NEBRASKAland

NEBRASKAland June 2016

NEBRASKAland Magazine is dedicated to outstanding photography and informative writing with an engaging mix of articles and photos highlighting Nebraska’s outdoor activities, parklands, wildlife, history and people.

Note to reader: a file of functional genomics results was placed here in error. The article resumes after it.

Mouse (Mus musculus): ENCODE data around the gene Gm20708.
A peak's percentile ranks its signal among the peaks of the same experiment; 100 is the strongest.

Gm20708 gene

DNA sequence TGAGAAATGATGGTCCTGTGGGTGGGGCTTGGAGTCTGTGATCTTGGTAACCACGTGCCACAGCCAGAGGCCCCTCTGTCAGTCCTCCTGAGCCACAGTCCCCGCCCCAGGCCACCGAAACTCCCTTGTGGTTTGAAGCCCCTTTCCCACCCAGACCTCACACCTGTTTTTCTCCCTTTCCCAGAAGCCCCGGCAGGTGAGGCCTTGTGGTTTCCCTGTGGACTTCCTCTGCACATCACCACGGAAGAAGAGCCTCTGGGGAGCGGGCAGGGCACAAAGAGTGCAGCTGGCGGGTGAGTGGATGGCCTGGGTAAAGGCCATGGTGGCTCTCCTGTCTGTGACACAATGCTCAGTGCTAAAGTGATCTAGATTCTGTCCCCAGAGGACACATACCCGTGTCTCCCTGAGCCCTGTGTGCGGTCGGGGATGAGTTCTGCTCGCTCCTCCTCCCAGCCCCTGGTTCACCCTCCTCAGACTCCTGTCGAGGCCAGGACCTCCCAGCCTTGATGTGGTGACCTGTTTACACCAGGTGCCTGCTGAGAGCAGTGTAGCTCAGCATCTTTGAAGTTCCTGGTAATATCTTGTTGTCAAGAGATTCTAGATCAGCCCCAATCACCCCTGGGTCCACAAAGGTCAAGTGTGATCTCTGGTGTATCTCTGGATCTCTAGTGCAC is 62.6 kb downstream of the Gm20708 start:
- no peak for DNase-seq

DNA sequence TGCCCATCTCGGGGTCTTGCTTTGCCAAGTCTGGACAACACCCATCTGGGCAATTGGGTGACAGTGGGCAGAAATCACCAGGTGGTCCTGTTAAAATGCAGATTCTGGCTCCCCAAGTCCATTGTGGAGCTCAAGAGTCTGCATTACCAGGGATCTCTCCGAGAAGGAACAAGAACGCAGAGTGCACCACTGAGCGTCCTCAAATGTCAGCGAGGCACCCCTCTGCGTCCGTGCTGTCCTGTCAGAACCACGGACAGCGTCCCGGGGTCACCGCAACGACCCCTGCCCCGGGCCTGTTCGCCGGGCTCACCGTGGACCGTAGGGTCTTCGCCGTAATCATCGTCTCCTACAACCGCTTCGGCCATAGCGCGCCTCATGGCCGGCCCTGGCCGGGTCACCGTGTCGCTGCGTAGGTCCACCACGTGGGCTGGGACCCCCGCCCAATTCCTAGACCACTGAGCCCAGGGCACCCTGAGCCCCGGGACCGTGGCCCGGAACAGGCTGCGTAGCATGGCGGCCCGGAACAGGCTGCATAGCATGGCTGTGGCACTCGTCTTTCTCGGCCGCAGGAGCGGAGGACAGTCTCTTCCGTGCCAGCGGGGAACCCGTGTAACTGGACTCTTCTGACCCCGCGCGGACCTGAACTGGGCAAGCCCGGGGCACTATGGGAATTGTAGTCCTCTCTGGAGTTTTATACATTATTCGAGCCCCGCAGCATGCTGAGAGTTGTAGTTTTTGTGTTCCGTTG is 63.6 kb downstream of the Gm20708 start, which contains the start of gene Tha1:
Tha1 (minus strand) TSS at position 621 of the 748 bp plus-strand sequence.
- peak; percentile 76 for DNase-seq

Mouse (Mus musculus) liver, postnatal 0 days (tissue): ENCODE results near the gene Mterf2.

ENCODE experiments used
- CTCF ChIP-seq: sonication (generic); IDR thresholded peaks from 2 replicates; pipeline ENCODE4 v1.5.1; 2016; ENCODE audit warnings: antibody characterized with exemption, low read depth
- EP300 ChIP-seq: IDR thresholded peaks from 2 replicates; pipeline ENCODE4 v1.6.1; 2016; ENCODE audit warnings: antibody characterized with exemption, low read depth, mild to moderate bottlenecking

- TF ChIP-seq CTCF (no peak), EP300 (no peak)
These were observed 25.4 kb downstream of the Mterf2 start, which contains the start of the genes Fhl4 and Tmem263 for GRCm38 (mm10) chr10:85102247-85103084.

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72 NEBRASKAland • JUNE 2016 W hen the fox comes near the hen house, the hens tend to make quite a racket. Imagine if the fox moved in? Something along those lines happened in 2014 in rural Lancaster County when a pair of bald eagles commandeered a nest in a blue heron rookery, added on and began nesting. That first nesting attempt resulted in eggs that apparently never hatched, as the adults were seen incubating in March but left in April before chicks were seen. That was likely much to the delight of the herons, which returned to their rookery, which had been active for a few years, in late March to find the interlopers. The eagles' second attempt in 2015 resulted in two chicks being fledged. This year's attempt may have been even more successful had high winds not blown the nest from the tree in early April, killing two to three young hatchlings. The birds have similar nest building techniques that begin with sticks laid in the crook of the upper reaches of a tree. The eagles and herons were nesting in a cypress tree, the only case in Nebraska of eagles nesting in something other than a cottonwood. Herons nest in colonies that commonly contain from 30 to 75 active nests. Both eagles and herons continue to add material to their nests during the nesting season and are apt to return year after year. Eagles' nests get much larger over time, with the largest measuring more than 12 feet wide and 20 feet tall and weighing several tons. Bald eagles arrive at nesting territories in January or February in Nebraska. Herons don't arrive at their colonies until late-March or early-April. This gives eagles the chance to usurp a nest, which they are known to do. Eagles taking over a heron nest has happened before. Joel Jorgensen, Nebraska Game and Parks Commission nongame bird biologist, knows of one such case near Nehawka. But what happened there and appears to often happen elsewhere is the herons abandon the rookery and build a new one. Which makes sense to Jorgensen. "To have an opportunistic predator that close to your offspring … which for these birds and all other animals, producing their offspring is really the most important business in their minds … that's almost like having a criminal stay over in your house and hoping he doesn't rob the place," Jorgensen said. An internet search did find another case of herons continuing to use their rookery despite the eagle's presence. Eagle Heron Nest Unlikely roommates share blue heron rookery. By Eric Fowler Eaglets test their wings as a heron returns to the rookery.

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